Integrated viticulture is a production method used for the growing of high-quality grapes, wine and other grape products on a commercial scale. This concept focuses primarily on the protection of human health, together with the conservation of primary production resources and the environment. The vineyard agro-ecosystem is considered in its entirety and includes all the individual steps involved in vine care. As a general rule, every EU member state must comply with the integrated production guidelines for agriculture.
The concept of “integrated production” evolved from “integrated plant protection”. The increased use of plant protection products in the 1980s was linked to a multitude of problems. Scientific methods were used to precisely investigate the side effects of plant protection products on the ecosystem, which were then evaluated in terms of the harm they caused to beneficial organisms. Today, plant protection products and fertilisers that are permitted for use in vineyards are strictly regulated and wineries are required to keep an exact log of their use.
100% of Austria’s area under vine (44,537 ha) must be cultivated according to the principles of integrated production. If a winery has also signed up to ÖPUL – which is the case for over 80% of all agricultural enterprises in Austria – it needs to comply with even stricter requirements. (ÖPUL = Austrian programme for the promotion of an agricultural system that is environmentally sound, extensive and protective of natural habitats)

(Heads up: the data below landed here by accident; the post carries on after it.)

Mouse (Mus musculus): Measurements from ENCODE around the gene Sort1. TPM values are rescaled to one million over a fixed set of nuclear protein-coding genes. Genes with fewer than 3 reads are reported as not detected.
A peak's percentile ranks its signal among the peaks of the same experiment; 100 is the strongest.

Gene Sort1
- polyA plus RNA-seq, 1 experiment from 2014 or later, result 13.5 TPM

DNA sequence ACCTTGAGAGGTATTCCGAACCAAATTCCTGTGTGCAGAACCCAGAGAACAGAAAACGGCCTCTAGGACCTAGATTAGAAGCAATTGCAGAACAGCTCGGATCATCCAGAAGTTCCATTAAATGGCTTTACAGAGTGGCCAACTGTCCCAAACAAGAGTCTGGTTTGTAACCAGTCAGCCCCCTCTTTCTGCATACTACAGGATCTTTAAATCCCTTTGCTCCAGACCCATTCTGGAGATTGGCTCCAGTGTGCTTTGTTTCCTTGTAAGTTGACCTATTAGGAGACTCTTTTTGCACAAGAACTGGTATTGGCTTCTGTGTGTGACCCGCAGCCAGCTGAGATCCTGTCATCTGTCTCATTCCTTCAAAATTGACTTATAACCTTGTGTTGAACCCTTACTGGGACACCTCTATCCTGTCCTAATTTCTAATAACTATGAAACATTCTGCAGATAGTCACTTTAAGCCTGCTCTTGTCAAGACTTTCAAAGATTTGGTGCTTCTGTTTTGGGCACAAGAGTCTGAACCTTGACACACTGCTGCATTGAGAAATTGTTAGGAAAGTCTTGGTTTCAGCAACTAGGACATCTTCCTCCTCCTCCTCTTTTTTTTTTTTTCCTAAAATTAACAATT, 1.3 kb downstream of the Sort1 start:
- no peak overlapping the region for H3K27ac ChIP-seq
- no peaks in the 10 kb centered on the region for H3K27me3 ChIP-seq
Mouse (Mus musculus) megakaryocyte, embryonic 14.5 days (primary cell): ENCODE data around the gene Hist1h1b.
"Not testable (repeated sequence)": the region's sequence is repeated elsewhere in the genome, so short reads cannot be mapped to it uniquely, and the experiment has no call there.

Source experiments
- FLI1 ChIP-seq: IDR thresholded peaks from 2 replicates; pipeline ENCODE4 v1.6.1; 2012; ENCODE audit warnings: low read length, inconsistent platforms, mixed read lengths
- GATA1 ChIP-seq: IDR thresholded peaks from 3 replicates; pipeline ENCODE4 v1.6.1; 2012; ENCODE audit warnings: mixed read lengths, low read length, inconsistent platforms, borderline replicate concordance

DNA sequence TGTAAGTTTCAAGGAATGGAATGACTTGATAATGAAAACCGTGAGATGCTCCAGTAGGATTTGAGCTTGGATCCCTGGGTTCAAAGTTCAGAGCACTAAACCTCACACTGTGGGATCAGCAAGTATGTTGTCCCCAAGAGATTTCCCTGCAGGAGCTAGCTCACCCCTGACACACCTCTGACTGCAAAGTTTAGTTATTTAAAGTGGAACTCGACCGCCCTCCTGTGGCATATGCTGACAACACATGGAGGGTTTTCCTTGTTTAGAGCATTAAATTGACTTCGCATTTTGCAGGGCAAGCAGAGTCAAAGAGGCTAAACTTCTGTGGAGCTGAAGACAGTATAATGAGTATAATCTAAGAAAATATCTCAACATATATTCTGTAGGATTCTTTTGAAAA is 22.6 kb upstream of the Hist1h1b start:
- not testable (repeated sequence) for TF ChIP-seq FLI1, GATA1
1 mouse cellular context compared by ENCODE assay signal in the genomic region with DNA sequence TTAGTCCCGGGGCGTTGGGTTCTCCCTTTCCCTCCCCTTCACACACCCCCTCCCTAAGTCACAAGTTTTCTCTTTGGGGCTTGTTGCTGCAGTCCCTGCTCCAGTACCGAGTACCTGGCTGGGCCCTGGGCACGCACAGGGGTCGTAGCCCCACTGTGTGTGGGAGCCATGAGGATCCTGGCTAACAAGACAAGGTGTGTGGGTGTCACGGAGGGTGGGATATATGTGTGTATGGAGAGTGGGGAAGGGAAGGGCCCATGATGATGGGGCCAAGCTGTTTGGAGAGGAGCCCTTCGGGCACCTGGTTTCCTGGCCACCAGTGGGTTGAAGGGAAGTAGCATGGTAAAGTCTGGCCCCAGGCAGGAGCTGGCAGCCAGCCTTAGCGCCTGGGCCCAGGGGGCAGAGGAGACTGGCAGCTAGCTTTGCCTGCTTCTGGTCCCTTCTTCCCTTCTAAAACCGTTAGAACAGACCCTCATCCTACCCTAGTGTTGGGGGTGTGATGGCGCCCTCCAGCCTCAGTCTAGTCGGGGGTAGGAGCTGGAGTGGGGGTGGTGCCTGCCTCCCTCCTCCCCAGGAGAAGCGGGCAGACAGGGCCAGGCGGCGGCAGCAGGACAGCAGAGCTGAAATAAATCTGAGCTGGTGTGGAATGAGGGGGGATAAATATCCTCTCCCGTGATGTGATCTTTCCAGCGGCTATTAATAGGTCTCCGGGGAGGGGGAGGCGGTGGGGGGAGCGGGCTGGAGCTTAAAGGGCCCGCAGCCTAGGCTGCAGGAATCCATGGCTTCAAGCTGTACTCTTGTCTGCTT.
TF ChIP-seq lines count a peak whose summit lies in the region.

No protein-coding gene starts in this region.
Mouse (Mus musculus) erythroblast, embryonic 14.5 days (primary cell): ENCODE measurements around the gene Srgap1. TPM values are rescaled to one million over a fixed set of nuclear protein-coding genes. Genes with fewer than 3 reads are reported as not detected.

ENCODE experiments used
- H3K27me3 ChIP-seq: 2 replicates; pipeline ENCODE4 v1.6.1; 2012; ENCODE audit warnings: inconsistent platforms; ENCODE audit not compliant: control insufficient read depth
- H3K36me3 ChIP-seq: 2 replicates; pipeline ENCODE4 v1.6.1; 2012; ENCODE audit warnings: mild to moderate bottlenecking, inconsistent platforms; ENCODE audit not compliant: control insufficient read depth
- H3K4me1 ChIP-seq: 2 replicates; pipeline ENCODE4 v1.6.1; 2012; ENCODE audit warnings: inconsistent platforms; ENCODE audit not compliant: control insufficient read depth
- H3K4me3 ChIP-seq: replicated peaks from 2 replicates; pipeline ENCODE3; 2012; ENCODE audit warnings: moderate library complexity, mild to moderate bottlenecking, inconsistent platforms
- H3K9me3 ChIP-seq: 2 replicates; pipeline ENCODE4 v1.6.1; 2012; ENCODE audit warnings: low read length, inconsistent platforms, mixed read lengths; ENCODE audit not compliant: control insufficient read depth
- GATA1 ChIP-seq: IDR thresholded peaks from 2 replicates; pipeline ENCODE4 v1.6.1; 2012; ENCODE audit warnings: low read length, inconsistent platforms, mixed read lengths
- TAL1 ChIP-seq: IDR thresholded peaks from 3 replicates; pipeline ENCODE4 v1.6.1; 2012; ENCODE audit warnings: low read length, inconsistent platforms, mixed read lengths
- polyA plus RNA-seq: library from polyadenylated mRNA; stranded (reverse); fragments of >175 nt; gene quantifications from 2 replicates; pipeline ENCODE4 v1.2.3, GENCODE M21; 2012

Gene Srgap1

Compliance with the guidelines of integrated production is a prerequisite for receiving EU subsidies. Furthermore, the agri-environmental programme ÖPUL (Austrian programme for the promotion of an agricultural system that is environmentally sound, extensive and protective of natural habitats) promotes the key cornerstones of environmentally conscious viticulture in Austria.
Four measures that are part of ÖPUL are particularly significant and have driven the widespread nature of environmentally friendly and sustainable practices within Austrian viticulture. This, in turn, explains the country’s high number of wineries that are organic, biodynamic and “Sustainable Austria”-certified. These four government-funded measures are erosion control, a ban on the use of insecticides and herbicides, and cultivation in compliancewith organic viticulture regulations. Detailed information about individual measures can be found in the section on EU directives and subsidy policy.
Austrians are born nature-lovers and therefore particularly respectful towards the natural environment. This is a country that places great importance on environmental protection and the responsible use of natural resources. It comes as no surprise, that Austria is a world leader in environmentally conscious viticulture.